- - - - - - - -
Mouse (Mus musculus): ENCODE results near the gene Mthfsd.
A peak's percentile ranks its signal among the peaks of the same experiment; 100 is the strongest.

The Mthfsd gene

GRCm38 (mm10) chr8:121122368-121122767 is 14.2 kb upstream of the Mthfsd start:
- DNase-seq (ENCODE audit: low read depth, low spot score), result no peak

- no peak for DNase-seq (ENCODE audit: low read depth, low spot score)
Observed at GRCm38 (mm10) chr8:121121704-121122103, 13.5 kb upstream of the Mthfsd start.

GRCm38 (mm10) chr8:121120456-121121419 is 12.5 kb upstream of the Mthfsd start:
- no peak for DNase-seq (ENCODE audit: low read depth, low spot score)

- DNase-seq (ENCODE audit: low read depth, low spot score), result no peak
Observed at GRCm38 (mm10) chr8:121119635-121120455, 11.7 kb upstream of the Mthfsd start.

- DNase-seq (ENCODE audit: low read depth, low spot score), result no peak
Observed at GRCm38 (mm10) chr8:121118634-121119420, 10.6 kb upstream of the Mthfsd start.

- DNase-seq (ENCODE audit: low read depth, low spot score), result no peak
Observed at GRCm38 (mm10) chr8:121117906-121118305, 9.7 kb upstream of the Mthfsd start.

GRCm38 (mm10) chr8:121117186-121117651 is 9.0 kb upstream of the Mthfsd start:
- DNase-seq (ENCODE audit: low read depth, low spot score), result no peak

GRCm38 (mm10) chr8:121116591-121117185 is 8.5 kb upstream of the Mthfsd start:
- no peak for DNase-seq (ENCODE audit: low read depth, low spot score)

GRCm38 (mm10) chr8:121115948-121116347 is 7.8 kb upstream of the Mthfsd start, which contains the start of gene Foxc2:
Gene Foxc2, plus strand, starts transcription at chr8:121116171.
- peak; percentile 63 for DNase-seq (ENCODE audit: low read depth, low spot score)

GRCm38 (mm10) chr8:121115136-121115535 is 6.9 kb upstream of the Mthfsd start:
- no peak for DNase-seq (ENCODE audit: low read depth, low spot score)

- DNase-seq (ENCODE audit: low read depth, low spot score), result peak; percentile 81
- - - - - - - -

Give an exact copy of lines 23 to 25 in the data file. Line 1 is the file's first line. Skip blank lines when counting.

GRCm38 (mm10) chr8:121115136-121115535 is 6.9 kb upstream of the Mthfsd start:
- no peak for DNase-seq (ENCODE audit: low read depth, low spot score)

- DNase-seq (ENCODE audit: low read depth, low spot score), result peak; percentile 81